By translations from Persian and Arabic, oral folklore, and other means, the fables of the Panchatantra made their way to Europe. They had a big impact on mediaeval tale writers.

The stories are contained within one of the five frame stories of the original book, which is composed of Sanskrit prose and verse stanzas. The stories are credited to a scholarly Brahmin named Vishnusharman, who used them to train the three dimwitted sons of a king. The introduction serves as an enclosing framework for the entire work.

The Panchatantra’s Five Principles
A collection of stories from ancient India called the Panchatantra was first composed in Sanskrit. It is attributed to Vishnu Sharma and is divided into five portions, each focusing on a different theme.Principles of Panchatantra

One of the most enduring genres of folk writing is the fable, which is a beloved component of folklore. Nearly every nation has a unique collection of fables that have played a significant role in its literary history.

The Panchatantra’s Five SectionsFive Sections of Panchatantra

“Mitra-bheda: The Separation of Friends (The Lion and the Bull)”

“Mitra-labha or Mitra-samprapti: Gaining Friends (The Dove, Crow, Mouse, Tortoise, and Deer)”

War and Peace’s “Kakolookiyam: Of Crows and Owls”

Loss Of Gains (The Monkey and the Crocodile)

“Apariksitakarakam: Irresponsible Behaviour/Rash Behaviour” (The Brahman and the Mongoose)

These five tenets (or five books) are a collection of parables about animals. In the above-mentioned order, each fable is woven into another following fable.

About Tales Of Panchatantra
The legend goes that King Amarashakti, who used to rule Mahilaropya in southern India, had three dull-headed sons. The king appointed scholar Vishnu Sharma to educate them.

After realizing that conventional tools and techniques of teaching will not work with his new students, Vishnu Sharma decided to write a collection of more than 50 stories that focused on five strategies:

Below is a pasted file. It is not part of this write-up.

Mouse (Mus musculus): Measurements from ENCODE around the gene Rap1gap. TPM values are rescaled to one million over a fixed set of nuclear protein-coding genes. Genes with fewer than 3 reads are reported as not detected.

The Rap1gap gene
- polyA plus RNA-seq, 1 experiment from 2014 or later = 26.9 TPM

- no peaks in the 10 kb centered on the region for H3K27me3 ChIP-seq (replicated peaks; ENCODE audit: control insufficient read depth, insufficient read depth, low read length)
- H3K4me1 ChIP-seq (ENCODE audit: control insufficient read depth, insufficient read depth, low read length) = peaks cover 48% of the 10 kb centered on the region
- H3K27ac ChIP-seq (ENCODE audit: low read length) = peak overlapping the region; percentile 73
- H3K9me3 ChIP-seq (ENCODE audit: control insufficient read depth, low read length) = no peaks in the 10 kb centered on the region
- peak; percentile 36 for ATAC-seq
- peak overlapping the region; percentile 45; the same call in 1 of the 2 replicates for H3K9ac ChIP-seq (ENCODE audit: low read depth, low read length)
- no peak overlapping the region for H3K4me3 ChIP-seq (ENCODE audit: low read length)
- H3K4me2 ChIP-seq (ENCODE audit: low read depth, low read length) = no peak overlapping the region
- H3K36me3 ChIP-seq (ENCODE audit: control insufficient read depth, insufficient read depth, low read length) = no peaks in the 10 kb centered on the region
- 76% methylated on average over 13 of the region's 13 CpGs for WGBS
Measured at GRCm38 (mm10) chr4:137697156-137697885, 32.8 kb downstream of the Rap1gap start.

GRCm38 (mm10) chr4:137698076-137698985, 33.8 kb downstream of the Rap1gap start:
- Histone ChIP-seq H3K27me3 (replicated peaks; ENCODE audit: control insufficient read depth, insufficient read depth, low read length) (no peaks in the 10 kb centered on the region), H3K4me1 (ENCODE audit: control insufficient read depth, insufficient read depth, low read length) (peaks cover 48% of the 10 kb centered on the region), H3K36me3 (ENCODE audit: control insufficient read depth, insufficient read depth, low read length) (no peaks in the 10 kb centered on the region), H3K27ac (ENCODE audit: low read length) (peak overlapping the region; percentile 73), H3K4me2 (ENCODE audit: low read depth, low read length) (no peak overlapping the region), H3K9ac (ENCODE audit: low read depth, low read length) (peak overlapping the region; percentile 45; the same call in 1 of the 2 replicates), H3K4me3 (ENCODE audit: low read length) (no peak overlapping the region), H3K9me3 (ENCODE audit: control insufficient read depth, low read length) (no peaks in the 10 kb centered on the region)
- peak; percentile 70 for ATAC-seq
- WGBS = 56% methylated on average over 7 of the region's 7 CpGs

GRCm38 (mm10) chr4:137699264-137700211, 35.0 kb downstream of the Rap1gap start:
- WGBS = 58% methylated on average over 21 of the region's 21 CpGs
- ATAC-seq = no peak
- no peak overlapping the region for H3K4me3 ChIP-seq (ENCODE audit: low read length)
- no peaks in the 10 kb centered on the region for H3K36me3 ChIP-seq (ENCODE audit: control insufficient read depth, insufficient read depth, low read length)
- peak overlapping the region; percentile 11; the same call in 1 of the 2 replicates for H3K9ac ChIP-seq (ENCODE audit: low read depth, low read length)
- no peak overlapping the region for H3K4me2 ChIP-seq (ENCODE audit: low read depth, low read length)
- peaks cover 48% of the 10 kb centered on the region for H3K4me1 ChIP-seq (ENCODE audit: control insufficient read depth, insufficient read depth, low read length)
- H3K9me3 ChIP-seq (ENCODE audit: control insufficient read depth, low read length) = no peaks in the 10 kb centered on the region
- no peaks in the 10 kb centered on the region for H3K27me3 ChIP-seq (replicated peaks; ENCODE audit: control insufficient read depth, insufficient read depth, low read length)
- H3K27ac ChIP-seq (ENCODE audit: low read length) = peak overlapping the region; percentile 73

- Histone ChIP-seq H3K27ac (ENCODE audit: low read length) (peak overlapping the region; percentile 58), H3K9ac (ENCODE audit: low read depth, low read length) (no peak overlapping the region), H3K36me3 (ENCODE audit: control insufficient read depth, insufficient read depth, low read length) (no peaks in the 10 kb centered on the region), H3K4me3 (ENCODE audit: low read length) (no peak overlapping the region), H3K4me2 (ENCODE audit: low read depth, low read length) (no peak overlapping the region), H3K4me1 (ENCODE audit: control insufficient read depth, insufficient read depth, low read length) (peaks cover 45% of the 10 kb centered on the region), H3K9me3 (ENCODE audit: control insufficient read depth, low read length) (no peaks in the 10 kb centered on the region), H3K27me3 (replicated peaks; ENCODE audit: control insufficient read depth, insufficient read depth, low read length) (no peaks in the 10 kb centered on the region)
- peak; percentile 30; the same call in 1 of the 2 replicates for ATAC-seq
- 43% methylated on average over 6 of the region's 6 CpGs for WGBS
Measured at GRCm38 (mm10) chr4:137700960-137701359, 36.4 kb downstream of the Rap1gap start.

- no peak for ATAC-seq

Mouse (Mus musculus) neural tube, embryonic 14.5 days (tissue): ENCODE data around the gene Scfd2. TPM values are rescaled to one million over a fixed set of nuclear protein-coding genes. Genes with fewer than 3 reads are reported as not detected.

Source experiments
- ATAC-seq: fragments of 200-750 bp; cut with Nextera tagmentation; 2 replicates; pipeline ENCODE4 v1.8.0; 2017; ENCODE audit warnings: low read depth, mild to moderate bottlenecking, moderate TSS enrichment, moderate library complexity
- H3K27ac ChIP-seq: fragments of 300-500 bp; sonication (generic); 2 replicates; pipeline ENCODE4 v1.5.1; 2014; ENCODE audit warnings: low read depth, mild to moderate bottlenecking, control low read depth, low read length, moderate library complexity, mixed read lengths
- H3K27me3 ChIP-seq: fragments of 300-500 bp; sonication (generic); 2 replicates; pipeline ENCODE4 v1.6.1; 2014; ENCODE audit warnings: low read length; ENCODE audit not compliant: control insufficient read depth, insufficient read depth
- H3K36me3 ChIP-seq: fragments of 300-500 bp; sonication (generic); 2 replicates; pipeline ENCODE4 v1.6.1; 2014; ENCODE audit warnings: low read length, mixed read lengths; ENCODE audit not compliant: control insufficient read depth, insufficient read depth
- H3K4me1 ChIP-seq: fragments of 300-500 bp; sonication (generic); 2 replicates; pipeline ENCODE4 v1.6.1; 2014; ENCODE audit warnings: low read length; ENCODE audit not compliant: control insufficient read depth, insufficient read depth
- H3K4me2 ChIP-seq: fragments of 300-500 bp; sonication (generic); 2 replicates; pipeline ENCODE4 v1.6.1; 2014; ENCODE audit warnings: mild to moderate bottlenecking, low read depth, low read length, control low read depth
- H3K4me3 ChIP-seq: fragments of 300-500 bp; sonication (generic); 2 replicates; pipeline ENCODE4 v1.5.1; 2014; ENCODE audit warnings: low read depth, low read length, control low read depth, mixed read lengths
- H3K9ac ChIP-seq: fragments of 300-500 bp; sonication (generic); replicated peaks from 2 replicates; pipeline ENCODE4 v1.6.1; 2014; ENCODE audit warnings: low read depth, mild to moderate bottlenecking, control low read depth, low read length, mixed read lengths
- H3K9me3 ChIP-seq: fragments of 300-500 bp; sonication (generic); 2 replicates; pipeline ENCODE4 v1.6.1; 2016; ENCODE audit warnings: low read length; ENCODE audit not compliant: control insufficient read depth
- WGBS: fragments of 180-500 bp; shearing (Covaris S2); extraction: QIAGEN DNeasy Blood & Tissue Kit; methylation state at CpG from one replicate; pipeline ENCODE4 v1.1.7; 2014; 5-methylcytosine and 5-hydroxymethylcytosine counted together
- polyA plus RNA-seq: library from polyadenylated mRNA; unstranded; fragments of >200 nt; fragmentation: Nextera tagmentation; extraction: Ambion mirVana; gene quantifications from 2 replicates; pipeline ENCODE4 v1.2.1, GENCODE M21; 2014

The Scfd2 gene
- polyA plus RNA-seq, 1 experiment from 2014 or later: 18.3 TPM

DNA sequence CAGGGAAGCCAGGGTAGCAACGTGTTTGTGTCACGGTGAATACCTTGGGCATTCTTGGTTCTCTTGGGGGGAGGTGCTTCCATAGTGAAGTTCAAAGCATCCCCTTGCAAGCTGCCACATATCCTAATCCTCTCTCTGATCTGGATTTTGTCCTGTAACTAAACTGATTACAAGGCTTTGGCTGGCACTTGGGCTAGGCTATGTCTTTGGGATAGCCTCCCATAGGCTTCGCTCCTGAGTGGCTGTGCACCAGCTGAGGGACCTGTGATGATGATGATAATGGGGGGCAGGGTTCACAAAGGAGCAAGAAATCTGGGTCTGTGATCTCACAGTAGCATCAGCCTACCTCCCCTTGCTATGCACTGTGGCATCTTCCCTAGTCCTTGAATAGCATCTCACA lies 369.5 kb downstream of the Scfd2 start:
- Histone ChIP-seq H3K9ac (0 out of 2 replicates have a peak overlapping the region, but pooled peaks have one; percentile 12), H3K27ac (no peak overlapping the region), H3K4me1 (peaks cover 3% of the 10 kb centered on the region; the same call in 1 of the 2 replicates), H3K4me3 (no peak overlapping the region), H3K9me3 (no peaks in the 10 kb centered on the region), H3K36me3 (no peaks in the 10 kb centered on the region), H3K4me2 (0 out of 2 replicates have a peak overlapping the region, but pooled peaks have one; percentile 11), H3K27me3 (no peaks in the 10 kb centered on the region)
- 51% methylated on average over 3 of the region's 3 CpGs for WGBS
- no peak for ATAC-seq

Mitra labha, or gaining friends features stories that talk about how to win friends.
Mitra bheda or losing friends features stories about how one can lose friends.
Aparïksitakárakam or imprudence or acting without thinking tells us how we can lose what is important to us when we act without thinking.
Labdhapranásam or loss of gains tells us that it is always possible to get out of a difficult situation without losing anything.
Kákolùkïyam or stories of crows and owls talk about the strategies and rules of war and peace.
The collection is divided into five volumes, and hence the name Panchatantra (‘pancha’ means five, and ‘tantra’ means systems).

The Panchatantra was translated into a number of languages, including English, Persian, Arabic, Hebrew, Spanish, Greek, Syriac, and almost all Indian languages. The German version of the Panchatantra was one of the earliest books that the Gutenberg Press printed after the Bible.

25 Short Tales Of Panchatantra For Children
Here we have a few stories collected from each volume.

Stories From Mitralabha (Gaining Of Friends)

  1. The Hermit And The Mouse
    A hermit took care of a temple in a small village. He took alms and shared them with a few people who helped him clean the temple. There was a mouse in the temple that kept stealing the hermit’s food and causing trouble for him. The hermit could not get rid of the mouse no matter what he did. The mouse continued to steal food, even when it was kept in an earthen pot hung from the roof.

Distraught, the sage sought advice from a friend, who told him to find the mouse’s food reserves and destroy them. After a thorough search of the premises, the sage found the stockpile of the mouse and destroyed it. With its food gone, the mouse was unable to jump high up to the roof for food. It became weak and got caught by the hermit, who threw it far away from the temple. The mouse was hurt and never returned to the temple.

Moral: Strike at the enemy’s source of strength to defeat him.

  1. The Foolish Weaver

A weaver and his wife lived in a village. He went to the forest to get the wood that he needed to repair his loom. As he began to chop the tree, a djinn appeared and asked him not to cut his abode. In return, the genie offered to give anything that the weaver wanted. The weaver left the forest to discuss this with his wife. The greedy and dimwitted wife told the weaver to ask the genie for an extra head and two extra hands so he can think more and work more.

The stupid weaver agreed and went back to the djinn, which immediately granted the wish. The weaver happily walked back to the village, where people thought him to be a monster and beat him to death.

Moral: Lack of proper judgment can lead to several missed opportunities.

  1. Four Friends And A Hunter

A deer, a turtle, a crow, and a rat were friends. They lived happily in a jungle. One day, the deer was caught in a hunter’s trap and the friends made a plan to save him. The deer struggled as if it was in pain and then it lay motionless, with eyes wide open, as if it were dead. The crow and the other birds then sat on the deer and started poking it as they do to a dead animal.